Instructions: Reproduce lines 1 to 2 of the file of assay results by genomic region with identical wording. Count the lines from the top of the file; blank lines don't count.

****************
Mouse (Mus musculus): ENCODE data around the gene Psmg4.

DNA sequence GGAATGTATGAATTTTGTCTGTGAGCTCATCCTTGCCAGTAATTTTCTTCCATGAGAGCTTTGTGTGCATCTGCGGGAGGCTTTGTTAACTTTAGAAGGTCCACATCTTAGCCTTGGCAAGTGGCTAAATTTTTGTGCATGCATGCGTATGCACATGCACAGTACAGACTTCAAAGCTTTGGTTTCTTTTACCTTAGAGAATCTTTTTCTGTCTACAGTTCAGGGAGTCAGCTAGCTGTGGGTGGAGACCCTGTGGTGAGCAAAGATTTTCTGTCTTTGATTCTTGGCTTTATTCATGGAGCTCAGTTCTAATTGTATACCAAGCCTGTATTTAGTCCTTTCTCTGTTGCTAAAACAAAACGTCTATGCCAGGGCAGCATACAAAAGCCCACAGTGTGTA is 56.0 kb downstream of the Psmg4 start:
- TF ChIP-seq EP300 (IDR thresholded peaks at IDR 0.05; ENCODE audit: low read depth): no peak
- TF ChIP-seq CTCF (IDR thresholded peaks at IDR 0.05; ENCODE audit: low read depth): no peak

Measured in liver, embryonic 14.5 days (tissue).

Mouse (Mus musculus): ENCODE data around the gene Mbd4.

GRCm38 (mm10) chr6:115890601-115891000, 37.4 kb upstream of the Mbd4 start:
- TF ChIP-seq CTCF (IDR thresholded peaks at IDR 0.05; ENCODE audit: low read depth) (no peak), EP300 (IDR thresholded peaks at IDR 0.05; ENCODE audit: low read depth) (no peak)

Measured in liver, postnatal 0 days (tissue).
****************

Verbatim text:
Mouse (Mus musculus): ENCODE data around the gene Psmg4.

DNA sequence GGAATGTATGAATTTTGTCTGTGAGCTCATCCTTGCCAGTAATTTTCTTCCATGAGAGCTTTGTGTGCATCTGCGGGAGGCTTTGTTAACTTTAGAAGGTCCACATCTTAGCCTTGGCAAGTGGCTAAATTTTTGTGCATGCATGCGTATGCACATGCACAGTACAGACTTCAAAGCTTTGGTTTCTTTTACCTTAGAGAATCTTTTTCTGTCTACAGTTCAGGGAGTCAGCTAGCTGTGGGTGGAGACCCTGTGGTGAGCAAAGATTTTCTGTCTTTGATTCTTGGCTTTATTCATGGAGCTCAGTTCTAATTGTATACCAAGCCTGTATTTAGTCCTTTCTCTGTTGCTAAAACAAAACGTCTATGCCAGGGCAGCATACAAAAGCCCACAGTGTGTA is 56.0 kb downstream of the Psmg4 start: